Local youth programs model how schools could reopen while keeping kids, staff safe

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KANSAS CITY, Mo. — As schools plan for how to safely reopen, many parents are nervous about sending kids back as COVID-19 cases keep climbing. 

But it turns out, there’s a good model for how to keep students and staff safe.  

Hundreds of metro kids rely on places like the Boys & Girls Club to be supported and safe.  That’s been especially important during this pandemic.

And there are critical things happening at the clubs that could help parents feel better about sending kids back to school in a few weeks.

As soon as you step into the Boys & Girls Clubs of Greater Kansas City, you stop and get your temperature checked.  

Inside the club, coronavirus safety measures continue. Desks are spaced apart. Students and staff are wearing masks. There are hand hygiene breaks every 30-45 minutes. Students are also asked about any symptoms they might be feeling.

“That’s our way of just understanding kind of the overall well-being of our members, and if there’s any concern about response to the questions, we have certain plans in place that would prevent them from potentially spreading the virus in the clubs,” said Dred Scott, president and CEO of the Boys and Girls Club of Greater Kansas City.

The clubs also get a regular deep-cleaning, all in an effort to keep students and staff healthy.

“We haven’t had any multi-person outbreaks here within any of our centers, so we’re excited about that,” Scott said. “But you know, that is a diligent effort we have to take responsibility for on a daily basis.”

The same is true for local YMCA youth programs, which have not stopped providing care since the pandemic began in March.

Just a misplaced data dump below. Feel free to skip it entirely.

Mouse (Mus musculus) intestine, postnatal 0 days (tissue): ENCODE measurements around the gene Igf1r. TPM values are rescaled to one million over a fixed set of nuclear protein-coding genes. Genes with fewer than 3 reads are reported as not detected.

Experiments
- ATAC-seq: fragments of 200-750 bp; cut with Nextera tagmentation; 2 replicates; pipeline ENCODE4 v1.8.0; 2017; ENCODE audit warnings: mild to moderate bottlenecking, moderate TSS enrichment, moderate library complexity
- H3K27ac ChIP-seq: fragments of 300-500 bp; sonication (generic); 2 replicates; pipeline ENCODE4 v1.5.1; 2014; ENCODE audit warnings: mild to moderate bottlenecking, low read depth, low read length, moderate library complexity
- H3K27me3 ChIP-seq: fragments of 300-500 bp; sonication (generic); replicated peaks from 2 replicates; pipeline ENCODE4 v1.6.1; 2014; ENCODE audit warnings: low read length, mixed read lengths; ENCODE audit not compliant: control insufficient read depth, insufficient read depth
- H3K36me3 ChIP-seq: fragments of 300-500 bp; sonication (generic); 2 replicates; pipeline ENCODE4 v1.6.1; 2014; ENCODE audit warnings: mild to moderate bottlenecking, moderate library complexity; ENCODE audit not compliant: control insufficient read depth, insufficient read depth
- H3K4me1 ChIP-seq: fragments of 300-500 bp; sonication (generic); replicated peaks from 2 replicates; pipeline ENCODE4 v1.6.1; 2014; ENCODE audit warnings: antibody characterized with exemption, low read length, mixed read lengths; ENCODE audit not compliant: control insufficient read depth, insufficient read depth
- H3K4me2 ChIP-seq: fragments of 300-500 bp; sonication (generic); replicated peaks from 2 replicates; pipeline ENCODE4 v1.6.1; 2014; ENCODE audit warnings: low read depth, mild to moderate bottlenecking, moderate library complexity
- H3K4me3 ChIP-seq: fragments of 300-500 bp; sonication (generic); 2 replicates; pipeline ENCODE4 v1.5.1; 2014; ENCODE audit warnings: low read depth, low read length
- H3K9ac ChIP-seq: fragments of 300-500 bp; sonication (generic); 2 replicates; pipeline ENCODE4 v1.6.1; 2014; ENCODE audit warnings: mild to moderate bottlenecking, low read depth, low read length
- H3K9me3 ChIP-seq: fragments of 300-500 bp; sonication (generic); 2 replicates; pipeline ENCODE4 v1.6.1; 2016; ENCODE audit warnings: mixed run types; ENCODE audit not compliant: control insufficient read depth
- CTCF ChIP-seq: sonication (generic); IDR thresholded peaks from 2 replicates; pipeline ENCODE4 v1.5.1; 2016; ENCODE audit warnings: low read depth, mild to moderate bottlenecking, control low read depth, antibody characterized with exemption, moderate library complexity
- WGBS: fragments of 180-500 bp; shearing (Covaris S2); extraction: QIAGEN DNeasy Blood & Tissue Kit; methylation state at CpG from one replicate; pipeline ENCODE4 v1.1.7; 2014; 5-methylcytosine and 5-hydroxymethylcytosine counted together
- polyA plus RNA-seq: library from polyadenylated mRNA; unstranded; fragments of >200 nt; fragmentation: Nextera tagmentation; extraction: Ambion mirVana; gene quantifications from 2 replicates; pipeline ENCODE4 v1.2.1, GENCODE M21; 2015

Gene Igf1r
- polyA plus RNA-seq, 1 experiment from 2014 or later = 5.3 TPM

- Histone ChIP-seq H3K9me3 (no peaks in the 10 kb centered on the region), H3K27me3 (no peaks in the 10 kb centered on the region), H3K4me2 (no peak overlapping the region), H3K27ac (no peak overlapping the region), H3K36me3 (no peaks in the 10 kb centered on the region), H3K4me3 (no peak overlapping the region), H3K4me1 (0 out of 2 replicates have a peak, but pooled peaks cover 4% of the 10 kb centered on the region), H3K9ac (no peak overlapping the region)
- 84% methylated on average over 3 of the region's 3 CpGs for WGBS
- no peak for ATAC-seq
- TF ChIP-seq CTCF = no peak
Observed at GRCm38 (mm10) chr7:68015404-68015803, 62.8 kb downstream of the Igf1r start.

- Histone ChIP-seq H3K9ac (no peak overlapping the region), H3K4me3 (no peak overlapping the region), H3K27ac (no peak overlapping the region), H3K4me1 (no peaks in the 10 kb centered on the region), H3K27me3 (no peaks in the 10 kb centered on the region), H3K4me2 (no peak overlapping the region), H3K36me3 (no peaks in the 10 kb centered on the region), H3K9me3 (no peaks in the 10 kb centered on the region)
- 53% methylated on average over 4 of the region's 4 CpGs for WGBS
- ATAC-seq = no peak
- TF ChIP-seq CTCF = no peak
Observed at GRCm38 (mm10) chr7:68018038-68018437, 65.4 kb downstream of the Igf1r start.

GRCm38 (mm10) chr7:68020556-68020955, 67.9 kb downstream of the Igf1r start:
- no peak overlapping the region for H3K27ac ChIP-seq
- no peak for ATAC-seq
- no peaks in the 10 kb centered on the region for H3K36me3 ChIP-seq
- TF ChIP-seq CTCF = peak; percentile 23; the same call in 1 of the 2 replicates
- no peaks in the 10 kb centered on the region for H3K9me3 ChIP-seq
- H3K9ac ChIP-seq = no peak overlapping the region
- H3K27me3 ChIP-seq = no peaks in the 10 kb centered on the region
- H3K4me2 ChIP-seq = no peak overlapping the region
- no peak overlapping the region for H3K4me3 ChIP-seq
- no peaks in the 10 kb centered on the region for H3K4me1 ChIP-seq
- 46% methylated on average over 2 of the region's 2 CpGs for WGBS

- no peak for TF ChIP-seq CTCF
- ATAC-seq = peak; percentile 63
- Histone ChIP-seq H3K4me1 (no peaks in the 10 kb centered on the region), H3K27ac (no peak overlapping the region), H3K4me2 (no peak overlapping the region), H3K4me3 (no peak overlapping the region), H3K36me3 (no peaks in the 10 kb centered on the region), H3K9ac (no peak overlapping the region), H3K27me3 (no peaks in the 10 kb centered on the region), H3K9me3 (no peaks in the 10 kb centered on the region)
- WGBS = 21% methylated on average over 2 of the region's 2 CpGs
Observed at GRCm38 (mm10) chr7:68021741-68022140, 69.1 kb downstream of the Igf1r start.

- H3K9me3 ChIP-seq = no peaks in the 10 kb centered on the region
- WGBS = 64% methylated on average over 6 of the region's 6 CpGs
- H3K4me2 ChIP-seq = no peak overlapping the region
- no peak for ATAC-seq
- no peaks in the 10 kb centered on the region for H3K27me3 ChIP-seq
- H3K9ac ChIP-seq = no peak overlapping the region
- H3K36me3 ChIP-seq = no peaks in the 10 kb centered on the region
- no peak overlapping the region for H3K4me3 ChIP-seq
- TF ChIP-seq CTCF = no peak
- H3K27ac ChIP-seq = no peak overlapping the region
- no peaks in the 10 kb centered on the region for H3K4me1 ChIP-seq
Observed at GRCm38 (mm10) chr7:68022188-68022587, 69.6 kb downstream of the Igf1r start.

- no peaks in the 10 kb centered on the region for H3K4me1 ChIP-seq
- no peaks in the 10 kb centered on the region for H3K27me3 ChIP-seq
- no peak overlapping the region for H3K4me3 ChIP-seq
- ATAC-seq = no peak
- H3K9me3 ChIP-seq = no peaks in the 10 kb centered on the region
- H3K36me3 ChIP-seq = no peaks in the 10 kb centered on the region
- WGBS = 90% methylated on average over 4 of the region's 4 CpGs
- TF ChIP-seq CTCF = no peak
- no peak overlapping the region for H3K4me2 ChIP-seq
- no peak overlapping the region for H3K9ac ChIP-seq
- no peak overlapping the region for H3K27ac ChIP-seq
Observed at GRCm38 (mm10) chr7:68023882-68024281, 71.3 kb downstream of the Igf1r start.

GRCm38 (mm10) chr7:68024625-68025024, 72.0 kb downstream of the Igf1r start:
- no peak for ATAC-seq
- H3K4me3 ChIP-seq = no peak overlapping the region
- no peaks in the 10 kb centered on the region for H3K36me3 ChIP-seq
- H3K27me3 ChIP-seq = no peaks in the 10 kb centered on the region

Kids are dropped off at the club, then screened for their temperature and potential symptoms. During the day, the YMCA is focused on limiting group sizes and keeping the same students and staff together.

“Keeping small groups and keeping groups socially distant and doing those types of things, I think, have made our camps really safe and effective this summer,” said Steven Scraggs, YMCA youth development services senior vice president.

These youth organizations, which are currently serving nearly 1,000 students combined, know the impact in-person school has when it comes to the physical, social, emotional and educational needs of students. 

But as many parents consider whether to send kids to the classroom or continue virtual learning this fall, these youth clubs said their success in stopping COVID-19 from spreading should be encouraging. 

With the right safety measures in place, student and teachers can stay healthy, they said.

“It’s a deeply kind of personal decision and everyone knows their child and their individual situation, but I will tell you this: If there is a cleaning product they can put in place that helps, if there’s a schedule they can do that helps or distancing requirements or PPE they can add to a classroom, it’ll be there,” Scraggs said. “So when schools do open, our school districts will have them as safe as they can possibly be.”

Both Boys & Girls Club and the YMCA said they’re also going to be adjusting how they operate based on what schools look like this fall. 

They may open up extra days if schools go to a hybrid model or attend alternate days to support students who need a safe space to continue their learning. 

The YMCA is also extending summer camps in Kansas through the end of August since it appears schools there won’t be starting until after Labor Day.

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